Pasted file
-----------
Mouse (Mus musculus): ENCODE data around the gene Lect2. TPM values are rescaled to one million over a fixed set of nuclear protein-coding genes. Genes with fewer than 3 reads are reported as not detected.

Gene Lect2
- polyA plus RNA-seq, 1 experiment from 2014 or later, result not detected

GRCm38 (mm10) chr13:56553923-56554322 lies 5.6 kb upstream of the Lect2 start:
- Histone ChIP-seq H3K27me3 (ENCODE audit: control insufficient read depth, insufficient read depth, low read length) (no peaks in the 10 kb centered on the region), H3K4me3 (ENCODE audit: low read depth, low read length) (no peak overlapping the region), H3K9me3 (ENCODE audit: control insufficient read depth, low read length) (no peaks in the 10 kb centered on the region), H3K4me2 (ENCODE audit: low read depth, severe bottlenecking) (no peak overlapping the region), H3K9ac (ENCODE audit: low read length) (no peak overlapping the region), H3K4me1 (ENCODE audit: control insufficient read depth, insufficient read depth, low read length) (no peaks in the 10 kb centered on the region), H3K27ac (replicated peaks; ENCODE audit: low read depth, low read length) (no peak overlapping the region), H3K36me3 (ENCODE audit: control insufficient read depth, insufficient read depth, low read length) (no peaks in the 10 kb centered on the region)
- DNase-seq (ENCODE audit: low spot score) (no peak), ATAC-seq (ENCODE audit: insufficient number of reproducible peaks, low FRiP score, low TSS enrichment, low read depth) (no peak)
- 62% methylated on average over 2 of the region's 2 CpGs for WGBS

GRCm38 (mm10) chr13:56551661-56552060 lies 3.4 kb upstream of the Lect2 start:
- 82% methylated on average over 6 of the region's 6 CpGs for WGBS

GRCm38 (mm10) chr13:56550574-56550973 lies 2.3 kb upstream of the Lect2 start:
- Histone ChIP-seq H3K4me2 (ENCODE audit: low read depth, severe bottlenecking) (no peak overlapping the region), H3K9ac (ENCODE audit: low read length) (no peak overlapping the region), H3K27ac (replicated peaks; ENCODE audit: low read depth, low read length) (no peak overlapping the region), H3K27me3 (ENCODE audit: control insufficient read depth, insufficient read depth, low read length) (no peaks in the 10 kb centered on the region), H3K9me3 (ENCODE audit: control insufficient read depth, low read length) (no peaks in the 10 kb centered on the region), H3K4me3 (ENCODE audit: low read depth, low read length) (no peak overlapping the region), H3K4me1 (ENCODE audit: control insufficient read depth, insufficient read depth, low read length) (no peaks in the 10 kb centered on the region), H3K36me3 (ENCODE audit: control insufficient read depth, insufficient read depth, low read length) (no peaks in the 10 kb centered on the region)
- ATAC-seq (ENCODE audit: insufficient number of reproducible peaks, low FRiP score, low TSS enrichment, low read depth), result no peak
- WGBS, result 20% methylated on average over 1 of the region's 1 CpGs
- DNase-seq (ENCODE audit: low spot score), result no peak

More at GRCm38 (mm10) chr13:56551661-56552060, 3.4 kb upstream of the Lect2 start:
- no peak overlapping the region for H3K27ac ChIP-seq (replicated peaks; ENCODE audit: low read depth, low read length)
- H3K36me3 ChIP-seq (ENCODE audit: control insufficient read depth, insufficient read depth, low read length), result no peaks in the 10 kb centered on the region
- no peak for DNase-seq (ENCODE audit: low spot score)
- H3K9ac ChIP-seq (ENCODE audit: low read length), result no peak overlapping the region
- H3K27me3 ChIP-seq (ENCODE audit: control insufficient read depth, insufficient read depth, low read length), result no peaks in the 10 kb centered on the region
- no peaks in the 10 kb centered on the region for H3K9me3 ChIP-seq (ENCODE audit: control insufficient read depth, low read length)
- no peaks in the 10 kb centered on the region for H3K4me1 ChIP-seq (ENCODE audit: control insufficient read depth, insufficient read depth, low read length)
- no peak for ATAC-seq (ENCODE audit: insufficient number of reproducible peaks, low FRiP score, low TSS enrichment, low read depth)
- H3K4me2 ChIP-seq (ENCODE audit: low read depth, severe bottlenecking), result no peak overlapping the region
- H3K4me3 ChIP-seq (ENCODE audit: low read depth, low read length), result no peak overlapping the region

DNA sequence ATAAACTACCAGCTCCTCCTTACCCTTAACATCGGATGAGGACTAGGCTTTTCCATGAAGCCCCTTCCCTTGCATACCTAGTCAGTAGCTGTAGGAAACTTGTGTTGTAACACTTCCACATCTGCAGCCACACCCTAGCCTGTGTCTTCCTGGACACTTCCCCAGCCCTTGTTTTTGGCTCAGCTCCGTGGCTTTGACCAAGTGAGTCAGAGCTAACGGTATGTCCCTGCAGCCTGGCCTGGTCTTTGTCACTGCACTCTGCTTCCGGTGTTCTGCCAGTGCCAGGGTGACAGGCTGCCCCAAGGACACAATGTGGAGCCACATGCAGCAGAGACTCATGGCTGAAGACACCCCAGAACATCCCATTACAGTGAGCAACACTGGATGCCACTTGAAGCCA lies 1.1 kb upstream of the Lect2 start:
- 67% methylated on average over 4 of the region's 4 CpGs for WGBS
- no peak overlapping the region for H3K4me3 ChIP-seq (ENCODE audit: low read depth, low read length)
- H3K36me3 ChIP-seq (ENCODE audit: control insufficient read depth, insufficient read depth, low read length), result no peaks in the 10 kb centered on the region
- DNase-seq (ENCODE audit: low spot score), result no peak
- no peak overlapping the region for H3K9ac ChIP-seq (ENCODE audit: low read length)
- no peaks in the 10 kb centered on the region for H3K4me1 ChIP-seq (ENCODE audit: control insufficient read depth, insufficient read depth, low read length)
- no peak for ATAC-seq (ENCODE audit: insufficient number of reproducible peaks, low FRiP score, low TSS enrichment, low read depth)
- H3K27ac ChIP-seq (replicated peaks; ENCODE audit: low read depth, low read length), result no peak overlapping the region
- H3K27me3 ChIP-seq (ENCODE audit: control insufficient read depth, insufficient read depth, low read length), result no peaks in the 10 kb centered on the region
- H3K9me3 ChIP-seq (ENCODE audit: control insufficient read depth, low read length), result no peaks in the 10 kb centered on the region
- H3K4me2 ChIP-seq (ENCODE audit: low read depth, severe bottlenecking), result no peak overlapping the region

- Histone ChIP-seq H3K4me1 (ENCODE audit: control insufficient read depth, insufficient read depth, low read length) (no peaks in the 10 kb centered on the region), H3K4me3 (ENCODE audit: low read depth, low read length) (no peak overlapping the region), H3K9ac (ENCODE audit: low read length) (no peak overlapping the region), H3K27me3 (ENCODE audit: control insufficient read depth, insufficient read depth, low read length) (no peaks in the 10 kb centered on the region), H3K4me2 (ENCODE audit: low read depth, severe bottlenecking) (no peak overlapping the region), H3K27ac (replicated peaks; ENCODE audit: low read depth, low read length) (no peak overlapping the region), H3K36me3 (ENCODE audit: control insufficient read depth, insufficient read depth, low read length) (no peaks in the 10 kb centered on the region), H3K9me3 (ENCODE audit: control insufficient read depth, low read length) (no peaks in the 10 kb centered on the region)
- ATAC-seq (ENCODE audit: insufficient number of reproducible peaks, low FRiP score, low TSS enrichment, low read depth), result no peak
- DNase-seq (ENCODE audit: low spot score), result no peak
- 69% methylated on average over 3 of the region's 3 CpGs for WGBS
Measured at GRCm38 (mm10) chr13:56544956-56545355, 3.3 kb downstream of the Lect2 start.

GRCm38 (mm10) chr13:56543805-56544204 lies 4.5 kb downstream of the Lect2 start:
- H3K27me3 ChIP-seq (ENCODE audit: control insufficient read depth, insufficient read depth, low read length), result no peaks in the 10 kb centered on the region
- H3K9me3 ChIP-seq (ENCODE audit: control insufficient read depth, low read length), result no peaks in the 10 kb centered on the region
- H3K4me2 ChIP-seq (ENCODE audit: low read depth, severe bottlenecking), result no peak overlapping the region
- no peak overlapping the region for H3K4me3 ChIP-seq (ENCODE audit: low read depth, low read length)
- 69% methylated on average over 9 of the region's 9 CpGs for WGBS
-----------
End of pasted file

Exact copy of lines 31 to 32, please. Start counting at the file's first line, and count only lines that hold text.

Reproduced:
- no peak overlapping the region for H3K9ac ChIP-seq (ENCODE audit: low read length)
- no peaks in the 10 kb centered on the region for H3K4me1 ChIP-seq (ENCODE audit: control insufficient read depth, insufficient read depth, low read length)